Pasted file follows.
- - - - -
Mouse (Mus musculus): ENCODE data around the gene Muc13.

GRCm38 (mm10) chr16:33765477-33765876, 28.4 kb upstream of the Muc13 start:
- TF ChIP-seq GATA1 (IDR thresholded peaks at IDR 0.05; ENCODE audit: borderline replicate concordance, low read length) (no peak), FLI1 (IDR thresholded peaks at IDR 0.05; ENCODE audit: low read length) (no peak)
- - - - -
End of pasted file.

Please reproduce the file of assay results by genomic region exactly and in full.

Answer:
Mouse (Mus musculus): ENCODE data around the gene Muc13.

GRCm38 (mm10) chr16:33765477-33765876, 28.4 kb upstream of the Muc13 start:
- TF ChIP-seq GATA1 (IDR thresholded peaks at IDR 0.05; ENCODE audit: borderline replicate concordance, low read length) (no peak), FLI1 (IDR thresholded peaks at IDR 0.05; ENCODE audit: low read length) (no peak)